Simon Pilcher of Vectis Academy took 3rd place in 34:26 although he wasn’t a scorer for the league. David Coak of Totten was next over the line, completing the course in 34:30, with Joe Driscoll of Winchester & District taking 5th place in 34:33.
Dave Hunt was Ryde Harriers’ second finisher in the top ten when he crossed the line in 35:27. Winchester & District had their third man in before Rich Brawn reached the finish and that was David Comb who took 15th place in 36:28.
Completing the scoring team for Winchester & District’s A-team, David Gaskell made it to the line just six seconds ahead of Barry to take 25th place. That meant it was Winchester & District who were the lowest scoring team in the league for the Netley 10k race.
Bournemouth AC were the second lowest though and that meant they were easily the lowest scoring third division team. City of Salisbury were the next lowest scoring team in the league and they were the only other team to get under 100.
Winchester & District had already been confirmed as league champions anyway and City of Salisbury had already sealed 2nd place. Lordshill were in 3rd in the first division with Alton Runners in 4th, both for the Netley 10k and the league standings for the season.
With their sixth victory of the season, Ryde Harriers took top spot in the second division and now need just one more result to be confirmed as champions. They will then be promoted to the top division next season along with either Hardley or Andover.
Itchen Spitfires were 2nd at the Netley 10k, proving that on the rare occasion that they do get a team together, they can do pretty well.
Portsmouth Joggers took 2nd place in the third division for the Netley 10k, with Netley Abbey coming 3rd and Isle of Wight Road Runners in 4th. It was a sixth league win of the season for Bournemouth AC and like Ryde Harriers, they just need one more result to be confirmed as third division champions.
That will likely come at the Alresford 10k when Rob McTaggart will be back in action along with Rich, Barry and Adam. David Pinney is also in the line up and there might even be a rare race appearance from captain marvel himself, Rich Nelson.
Winchester & District wonder woman Tamsin Anderson was 1st female in the Netley 10k, crossing the line shortly after Barry to claim 29th place overall in 37;34. Nikki Moxham of Gosport was 2nd female and 33rd overall in 38:07. Holly Newton of Ryde Harriers finished as 3rd placed female in 38:28.
Alex Lane of Winchester & District was 4th female in 38:40 which put her in 43rd place overall. She came in just one second ahead of Emma Montiel of City of Portsmouth who was 5th female and 44th overall in 38:41.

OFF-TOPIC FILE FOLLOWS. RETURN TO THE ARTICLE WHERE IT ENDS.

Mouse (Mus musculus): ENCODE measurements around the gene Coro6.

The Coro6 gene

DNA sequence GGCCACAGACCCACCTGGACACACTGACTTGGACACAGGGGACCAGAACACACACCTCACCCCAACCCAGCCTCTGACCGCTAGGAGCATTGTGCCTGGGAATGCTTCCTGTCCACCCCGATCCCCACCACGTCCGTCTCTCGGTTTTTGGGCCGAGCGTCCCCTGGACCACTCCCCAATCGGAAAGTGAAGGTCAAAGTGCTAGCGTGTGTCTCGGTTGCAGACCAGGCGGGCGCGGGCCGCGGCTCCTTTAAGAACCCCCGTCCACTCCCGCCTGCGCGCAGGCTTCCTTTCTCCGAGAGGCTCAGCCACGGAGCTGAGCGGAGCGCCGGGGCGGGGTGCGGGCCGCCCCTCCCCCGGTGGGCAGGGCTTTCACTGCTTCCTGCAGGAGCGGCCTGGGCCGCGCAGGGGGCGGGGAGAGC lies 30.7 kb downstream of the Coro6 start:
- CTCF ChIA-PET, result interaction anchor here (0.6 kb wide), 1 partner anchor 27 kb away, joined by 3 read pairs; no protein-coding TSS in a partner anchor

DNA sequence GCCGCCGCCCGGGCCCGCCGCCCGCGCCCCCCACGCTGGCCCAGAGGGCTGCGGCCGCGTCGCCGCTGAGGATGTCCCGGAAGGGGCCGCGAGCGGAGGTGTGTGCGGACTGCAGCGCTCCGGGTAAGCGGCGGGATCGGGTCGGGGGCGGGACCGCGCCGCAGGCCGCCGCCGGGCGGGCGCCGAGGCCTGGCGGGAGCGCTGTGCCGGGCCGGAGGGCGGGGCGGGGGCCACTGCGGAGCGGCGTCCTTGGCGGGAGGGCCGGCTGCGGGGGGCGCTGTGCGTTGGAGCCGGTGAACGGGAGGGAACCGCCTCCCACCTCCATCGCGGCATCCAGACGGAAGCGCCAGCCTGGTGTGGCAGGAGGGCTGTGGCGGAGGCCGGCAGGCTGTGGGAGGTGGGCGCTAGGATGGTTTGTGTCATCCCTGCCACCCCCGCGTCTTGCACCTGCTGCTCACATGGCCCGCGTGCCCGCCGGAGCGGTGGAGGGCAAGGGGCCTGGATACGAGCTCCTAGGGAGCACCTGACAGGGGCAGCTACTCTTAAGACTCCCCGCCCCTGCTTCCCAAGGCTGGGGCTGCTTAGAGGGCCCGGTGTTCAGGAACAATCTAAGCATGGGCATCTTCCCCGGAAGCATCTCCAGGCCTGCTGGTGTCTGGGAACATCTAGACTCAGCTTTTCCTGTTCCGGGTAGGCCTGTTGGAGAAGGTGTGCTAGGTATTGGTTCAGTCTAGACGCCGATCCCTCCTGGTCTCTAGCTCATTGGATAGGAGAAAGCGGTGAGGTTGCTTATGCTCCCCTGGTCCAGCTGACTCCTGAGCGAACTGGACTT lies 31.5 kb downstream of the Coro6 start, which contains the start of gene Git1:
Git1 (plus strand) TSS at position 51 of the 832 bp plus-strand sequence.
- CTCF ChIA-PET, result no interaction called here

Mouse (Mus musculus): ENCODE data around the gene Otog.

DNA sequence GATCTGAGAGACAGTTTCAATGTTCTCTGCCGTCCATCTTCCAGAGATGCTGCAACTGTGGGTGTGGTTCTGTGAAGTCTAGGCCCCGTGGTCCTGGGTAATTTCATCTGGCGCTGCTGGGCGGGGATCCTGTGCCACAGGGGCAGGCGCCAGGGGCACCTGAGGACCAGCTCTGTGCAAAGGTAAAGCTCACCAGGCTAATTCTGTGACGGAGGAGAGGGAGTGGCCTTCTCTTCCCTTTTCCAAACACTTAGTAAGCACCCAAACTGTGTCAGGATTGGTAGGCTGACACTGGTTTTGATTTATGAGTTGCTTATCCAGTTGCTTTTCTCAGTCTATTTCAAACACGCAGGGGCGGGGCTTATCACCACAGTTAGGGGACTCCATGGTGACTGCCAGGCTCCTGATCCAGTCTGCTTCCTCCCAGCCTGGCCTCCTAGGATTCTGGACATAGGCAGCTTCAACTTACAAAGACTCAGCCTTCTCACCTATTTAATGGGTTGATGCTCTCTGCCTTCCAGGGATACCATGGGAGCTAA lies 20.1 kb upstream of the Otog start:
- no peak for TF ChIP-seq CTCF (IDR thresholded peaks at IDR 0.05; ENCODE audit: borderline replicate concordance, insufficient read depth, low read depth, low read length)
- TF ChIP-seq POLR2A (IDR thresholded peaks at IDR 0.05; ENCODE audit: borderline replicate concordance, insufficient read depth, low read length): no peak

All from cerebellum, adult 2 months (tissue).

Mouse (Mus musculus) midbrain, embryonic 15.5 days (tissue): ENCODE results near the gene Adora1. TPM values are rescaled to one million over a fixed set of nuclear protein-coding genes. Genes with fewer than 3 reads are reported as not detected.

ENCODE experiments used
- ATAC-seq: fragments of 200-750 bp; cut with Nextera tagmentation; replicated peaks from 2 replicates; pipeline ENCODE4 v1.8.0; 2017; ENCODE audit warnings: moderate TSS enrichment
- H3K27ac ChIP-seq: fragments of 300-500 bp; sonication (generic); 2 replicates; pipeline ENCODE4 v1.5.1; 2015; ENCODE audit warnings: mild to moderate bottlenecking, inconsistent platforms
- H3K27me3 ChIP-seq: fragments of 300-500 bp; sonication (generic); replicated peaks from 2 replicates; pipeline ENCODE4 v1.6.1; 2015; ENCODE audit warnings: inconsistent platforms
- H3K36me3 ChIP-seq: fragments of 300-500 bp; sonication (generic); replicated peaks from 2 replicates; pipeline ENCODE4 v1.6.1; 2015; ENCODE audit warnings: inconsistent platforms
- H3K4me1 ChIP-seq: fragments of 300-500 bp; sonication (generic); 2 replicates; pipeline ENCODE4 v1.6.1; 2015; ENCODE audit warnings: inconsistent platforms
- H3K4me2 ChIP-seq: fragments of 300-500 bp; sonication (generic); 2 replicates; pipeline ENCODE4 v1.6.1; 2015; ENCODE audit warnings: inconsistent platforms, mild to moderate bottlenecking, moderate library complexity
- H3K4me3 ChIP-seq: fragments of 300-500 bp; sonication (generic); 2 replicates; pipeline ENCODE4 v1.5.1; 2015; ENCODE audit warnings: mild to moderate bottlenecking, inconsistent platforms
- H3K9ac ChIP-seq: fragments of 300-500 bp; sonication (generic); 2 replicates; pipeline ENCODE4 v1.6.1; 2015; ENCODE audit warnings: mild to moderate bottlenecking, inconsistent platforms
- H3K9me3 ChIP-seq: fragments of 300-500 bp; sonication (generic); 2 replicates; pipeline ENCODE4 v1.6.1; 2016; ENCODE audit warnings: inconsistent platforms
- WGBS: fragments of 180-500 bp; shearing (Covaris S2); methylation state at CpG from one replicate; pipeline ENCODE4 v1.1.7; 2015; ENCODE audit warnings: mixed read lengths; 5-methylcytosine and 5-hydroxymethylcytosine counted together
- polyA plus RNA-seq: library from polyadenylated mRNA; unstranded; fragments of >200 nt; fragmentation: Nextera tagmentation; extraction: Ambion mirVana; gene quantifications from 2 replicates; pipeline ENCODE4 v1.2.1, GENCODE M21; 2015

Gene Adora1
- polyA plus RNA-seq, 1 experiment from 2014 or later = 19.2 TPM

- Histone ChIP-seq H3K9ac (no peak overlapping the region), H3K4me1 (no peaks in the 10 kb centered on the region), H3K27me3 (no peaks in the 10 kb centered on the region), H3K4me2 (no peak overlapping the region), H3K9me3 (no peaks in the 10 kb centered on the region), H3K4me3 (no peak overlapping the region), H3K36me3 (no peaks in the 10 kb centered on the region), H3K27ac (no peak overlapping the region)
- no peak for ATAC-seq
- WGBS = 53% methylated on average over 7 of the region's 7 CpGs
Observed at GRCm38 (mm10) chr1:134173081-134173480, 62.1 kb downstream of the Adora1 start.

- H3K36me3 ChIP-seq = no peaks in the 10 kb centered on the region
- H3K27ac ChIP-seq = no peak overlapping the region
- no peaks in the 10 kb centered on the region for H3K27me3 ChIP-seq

Karla Borland of Winchester & District was 6th female in 39:43 and 65th overall. Sarah Gurney rounded off the scoring team for Winchester & District, finishing as 8th female and 76th overall in 40:37.
Winchester & District had now won nine out of the ten races so far this season in the Ladies A team league. Lordshill came 2nd and they will claim the runner up spot in the first division this season.
Overton were the lowest scoring side in the second division with Liss taking 2nd place but Liss topped the standings in the division still. Ryde will need pull something out of the bag in the last two races to stop them winning it but it looks likely both teams will be promoted.
It was a win for Portsmouth Joggers in the third division but they had already been confirmed as champions at the Alton 10 when City of Portsmouth didn’t field a team.
Winchester & District had the lowest scoring men’s B team, with Lordshill in 2nd and that was exactly how it was in the standings for the league. Totten were the lowest scorers in the 2nd division and they now need just one more result to be confirmed as second division champions.
Winchester & District C team topped the standings as well at the Netley 10k ahead of Lordshill C team even though Winchester C team had already been confirmed as champions.
The Lordshill B team were the lowest scorers in the Netley 10k and that strengthened their position at the top of the ladies first division ahead of of Totten who could only manage 5th.
So the yellow and blues will almost certainly be popping the champagne at the Alresford 10k. Then they’ll have one more fixture left of the season and that will be the Lordshill 10k which seems to have garnered quite a lot of interest in the camp with at least 14 members having signed up.
That will hopefully be Bournemouth AC’s last ever fixture as a third division club. They will be looking to rise up to the top division and won’t be expecting to find themselves in the bottom tier ever again.